The understanding and modeling of the processes, ipso facto, depends on what has been

observed in the past, remembering that the future is not what the past used to be. The

possibility of change in climate must be anticipated, modeled, and accounted for. Shortterm precipitation forecasts, in hours for flash flooding, days for weather bulletins, and

months for agricultural scientists, is a field of endeavor with possibly rich rewards, and

finds its place in hydrology (see Hydraulic Methods and Modeling).

HYDRAULIC STRUCTURES, EQUIPMENT AND WATER DATA ACQUISITION SYSTEMS Vol. I - Probabilistic Methods

and Stochastic Hydrology - G. G. S. Pegram

Stochastic models are used to describe the physical processes that are observed, and

about which, data are recorded. Modeling is a process undertaken to understand and to

find associations between processes, so that predictions of behavioral response can be

conjectured and tested. Simulating the natural processes to produce possible future

scenarios offers a means of testing the reliability of structures or schemes, and adds

value to the information inherent in the measured data.

These data sets are often woefully short, inaccurately recorded, or at worst, are

completely lacking, in which case the stochastic hydrologist is powerless to invent

information. However, by careful inference, interpolation and cautious extrapolation, it

is sometimes possible to transfer information to ungauged locations; this is an ongoing

endeavor (see Applied Hydraulics, Flow Measurement and Control).

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In this article, physical processes as such are not described, but rather the modeling of

the data that present themselves in various forms in measurement of rainfall and stream

flow. The branch of hydrology which deals with these tools is called Stochastic

Hydrology. The word stochastic is a statistical term describing time series when they

are not purely random, but exhibit dependence in time. Physical data collection is

described elsewhere (see Hydrological Data Acquisition Systems).

There are two main sections following this introduction: Section 2 deals with Statistics,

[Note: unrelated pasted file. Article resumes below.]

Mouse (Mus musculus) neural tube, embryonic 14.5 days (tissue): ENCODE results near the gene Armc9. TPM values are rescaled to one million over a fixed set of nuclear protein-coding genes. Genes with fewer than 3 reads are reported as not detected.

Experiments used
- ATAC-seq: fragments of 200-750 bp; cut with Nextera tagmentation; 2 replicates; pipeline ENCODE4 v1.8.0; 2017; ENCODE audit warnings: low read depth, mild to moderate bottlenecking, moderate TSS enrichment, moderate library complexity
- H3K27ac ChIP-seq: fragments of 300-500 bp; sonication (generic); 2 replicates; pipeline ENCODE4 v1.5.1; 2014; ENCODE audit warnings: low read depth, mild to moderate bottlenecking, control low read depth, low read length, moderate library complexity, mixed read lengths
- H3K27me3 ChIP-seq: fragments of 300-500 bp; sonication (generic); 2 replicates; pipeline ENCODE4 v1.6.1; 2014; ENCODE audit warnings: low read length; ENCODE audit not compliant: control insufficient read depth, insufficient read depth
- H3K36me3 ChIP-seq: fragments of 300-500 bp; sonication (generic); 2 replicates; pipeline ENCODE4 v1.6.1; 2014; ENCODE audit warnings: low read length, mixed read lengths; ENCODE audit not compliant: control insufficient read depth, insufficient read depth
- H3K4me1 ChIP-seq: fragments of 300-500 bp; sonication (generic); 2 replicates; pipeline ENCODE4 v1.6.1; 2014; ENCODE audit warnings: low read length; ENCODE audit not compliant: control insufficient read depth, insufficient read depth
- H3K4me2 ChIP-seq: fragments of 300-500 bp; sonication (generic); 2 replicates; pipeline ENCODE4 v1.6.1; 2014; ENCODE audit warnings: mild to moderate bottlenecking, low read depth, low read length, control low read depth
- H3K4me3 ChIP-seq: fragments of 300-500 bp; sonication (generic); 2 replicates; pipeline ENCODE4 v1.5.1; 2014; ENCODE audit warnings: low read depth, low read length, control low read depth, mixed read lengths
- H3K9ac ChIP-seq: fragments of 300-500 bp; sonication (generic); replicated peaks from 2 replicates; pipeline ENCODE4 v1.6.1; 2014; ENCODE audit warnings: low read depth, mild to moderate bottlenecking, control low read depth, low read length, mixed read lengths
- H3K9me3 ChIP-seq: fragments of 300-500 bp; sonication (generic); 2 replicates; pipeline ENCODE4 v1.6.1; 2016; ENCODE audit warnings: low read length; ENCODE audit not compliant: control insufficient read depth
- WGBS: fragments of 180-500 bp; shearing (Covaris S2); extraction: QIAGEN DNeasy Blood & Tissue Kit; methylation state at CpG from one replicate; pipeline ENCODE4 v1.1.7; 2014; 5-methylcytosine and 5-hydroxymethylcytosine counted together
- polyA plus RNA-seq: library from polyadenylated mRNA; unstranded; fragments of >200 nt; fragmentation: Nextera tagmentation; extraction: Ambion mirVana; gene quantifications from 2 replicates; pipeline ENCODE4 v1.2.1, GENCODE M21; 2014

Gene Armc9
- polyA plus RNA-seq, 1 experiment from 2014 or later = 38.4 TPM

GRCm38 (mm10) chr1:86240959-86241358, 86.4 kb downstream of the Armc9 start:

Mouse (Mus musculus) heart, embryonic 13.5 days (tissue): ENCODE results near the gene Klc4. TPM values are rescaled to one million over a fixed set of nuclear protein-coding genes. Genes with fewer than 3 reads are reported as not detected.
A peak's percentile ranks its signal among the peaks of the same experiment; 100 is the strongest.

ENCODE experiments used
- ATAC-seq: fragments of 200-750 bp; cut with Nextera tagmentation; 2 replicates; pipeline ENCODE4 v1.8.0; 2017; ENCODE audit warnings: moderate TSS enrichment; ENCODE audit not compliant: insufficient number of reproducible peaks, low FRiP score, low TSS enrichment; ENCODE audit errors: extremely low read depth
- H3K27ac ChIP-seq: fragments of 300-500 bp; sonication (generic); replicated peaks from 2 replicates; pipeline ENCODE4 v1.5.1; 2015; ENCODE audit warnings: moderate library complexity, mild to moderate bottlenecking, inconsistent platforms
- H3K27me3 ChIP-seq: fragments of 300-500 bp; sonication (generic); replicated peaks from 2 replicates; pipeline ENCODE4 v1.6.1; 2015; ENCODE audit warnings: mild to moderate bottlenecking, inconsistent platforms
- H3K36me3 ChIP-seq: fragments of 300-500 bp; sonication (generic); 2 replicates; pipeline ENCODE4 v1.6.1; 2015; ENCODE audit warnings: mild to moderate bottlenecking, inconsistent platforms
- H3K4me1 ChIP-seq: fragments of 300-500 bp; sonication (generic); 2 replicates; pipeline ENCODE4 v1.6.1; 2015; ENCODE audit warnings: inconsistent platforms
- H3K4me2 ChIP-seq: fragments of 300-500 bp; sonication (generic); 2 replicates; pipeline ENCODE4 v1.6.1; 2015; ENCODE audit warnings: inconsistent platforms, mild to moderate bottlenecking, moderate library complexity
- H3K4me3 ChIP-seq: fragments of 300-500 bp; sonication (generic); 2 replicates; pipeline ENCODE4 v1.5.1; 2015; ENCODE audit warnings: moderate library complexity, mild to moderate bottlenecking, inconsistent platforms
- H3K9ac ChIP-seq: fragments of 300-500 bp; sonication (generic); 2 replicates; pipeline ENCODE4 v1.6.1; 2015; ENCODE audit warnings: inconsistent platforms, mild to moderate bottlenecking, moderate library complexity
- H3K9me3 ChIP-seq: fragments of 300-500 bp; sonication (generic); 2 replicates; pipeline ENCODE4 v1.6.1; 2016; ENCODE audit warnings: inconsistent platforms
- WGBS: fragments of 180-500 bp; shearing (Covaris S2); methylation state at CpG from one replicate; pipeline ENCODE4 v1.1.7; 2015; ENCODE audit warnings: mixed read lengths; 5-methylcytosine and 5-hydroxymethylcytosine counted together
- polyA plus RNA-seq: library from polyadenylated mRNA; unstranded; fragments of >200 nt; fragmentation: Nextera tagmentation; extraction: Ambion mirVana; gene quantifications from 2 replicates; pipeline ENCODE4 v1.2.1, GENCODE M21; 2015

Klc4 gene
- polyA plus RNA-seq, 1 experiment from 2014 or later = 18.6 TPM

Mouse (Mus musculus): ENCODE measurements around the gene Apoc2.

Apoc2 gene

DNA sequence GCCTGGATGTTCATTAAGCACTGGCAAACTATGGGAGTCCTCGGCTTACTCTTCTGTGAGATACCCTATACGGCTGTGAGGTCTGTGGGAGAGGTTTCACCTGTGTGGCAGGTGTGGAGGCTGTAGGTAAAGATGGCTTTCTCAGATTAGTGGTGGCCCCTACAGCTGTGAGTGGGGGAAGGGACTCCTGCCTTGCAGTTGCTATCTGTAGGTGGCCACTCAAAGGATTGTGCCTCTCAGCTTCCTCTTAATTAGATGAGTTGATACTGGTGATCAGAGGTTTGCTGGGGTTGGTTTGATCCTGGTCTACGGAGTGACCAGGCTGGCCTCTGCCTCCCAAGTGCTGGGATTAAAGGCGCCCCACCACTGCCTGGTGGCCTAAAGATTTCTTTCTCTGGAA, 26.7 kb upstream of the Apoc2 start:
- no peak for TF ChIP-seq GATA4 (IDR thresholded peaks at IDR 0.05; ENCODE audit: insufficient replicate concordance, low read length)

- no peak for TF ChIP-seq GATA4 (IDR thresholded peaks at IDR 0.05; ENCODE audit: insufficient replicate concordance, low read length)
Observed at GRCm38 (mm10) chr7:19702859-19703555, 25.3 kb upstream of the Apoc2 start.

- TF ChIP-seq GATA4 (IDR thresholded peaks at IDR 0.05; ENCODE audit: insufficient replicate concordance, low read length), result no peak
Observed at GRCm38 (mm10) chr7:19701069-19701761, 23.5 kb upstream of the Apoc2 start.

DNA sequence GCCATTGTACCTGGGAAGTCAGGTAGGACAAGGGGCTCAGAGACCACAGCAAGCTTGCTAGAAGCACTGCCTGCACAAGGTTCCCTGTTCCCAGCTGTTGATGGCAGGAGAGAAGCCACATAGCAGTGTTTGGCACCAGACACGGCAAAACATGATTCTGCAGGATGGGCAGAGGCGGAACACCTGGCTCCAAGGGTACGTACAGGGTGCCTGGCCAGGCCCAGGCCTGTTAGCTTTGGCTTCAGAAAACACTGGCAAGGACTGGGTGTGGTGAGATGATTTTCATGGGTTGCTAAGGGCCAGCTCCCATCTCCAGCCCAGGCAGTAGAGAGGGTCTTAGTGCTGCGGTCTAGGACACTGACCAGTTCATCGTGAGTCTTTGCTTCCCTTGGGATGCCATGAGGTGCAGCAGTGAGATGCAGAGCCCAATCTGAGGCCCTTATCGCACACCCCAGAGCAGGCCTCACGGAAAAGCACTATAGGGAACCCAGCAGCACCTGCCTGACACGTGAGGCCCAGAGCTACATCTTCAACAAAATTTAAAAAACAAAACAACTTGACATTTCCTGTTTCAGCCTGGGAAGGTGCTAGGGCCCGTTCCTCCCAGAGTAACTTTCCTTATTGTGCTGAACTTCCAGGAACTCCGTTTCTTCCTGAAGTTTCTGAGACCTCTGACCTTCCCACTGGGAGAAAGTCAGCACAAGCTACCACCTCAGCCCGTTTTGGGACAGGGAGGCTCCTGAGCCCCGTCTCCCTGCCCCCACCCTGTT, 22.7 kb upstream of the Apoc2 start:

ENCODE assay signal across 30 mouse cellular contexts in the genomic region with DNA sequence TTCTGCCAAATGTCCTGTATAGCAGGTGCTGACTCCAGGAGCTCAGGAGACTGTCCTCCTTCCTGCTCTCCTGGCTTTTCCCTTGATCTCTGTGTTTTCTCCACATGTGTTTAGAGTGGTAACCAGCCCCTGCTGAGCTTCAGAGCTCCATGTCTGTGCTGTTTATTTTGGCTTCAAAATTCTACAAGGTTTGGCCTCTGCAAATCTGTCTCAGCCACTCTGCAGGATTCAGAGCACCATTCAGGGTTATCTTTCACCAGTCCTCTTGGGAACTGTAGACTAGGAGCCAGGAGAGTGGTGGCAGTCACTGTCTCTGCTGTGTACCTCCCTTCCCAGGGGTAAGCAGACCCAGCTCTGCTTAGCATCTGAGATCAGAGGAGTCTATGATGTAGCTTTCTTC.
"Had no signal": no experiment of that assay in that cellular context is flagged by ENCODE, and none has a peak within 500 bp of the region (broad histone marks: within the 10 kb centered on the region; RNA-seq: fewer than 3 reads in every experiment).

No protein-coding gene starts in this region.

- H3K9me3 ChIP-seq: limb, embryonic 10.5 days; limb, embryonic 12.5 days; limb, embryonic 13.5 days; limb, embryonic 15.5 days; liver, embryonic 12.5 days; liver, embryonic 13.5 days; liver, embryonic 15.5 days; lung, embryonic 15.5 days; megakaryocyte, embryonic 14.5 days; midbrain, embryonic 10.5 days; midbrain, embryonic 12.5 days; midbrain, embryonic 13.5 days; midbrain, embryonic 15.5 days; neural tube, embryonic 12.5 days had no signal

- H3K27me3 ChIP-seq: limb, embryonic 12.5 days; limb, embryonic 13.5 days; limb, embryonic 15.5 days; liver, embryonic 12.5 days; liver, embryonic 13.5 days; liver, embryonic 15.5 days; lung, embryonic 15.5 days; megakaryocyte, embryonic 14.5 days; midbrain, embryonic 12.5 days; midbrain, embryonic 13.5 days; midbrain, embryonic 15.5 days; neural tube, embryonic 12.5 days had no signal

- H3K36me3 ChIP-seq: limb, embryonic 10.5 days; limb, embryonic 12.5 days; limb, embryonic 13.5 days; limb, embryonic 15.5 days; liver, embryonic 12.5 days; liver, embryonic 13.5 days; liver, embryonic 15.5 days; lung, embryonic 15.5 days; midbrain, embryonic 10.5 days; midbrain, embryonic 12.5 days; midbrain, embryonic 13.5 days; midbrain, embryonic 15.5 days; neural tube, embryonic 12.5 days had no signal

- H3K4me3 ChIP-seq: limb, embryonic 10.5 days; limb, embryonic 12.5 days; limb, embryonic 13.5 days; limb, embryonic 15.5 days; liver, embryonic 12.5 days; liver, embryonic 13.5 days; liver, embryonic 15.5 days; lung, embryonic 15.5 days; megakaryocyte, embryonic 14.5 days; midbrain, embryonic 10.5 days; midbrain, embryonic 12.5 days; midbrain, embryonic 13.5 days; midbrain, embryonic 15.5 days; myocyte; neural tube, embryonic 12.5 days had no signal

Probability and Model Selection; and Section 3 addresses Stochastic Models.

2. Statistics, Probability and Model Selection

This section presents some statistics and statistical tools, probability distributions, and

techniques of model selection, which are commonly used in stochastic hydrology.

Statistics are numbers derived from data in such a way as to summarize neatly the major

features of the behavior of the data; examples are location, spread, shape, bounds, etc.

These descriptors include the mean, median, variance, skewness, and range of data,

which can be calculated independently of any assumptions about the underlying

distribution. They may suggest appropriate probability models (as distribution

functions) which might describe or explain the way the data present themselves.

Probability distribution functions are chosen to represent data derived from observations

on processes in an economical way using a few parameters to define the functions. The

exercise of choosing a suitable function is dealt with under model selection.

2.1 Statistics and Statistical Methods

Well-known statistics such as the mean and variance of a sample of data are the

simplest of the quantities to derive. The mean is the average, (i.e., the sum of the data

divided by the number of data) while the variance is the average of the squares of the

differences of the data from their sample mean. The second statistic is an example of a

product moment. A statistic which is more difficult to calculate is the median. The

median is an example of an order statistic, computed by ranking the data in size from

small to large or vice versa; the median is the middle of the ranked data, i.e., the value

exceeded by half of the data in the sample.

HYDRAULIC STRUCTURES, EQUIPMENT AND WATER DATA ACQUISITION SYSTEMS Vol. I - Probabilistic Methods

and Stochastic Hydrology - G. G. S. Pegram

Thus, given a sample of n data values xi: i = 1, 2, , n, the values are given by

Equations (1) to (3):

Mean: m =

1 n

xi

n i =1

Variance:

s2 =

(1)

1 n

( xi m) 2

n i =1

(x

or

[( n 1) / 2]

med = x[ n / 2]

+ x[( n +1) / 2]

(3)

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Median:

(2)

Other order statistics are the quantiles such as quartiles, being the values exceeded by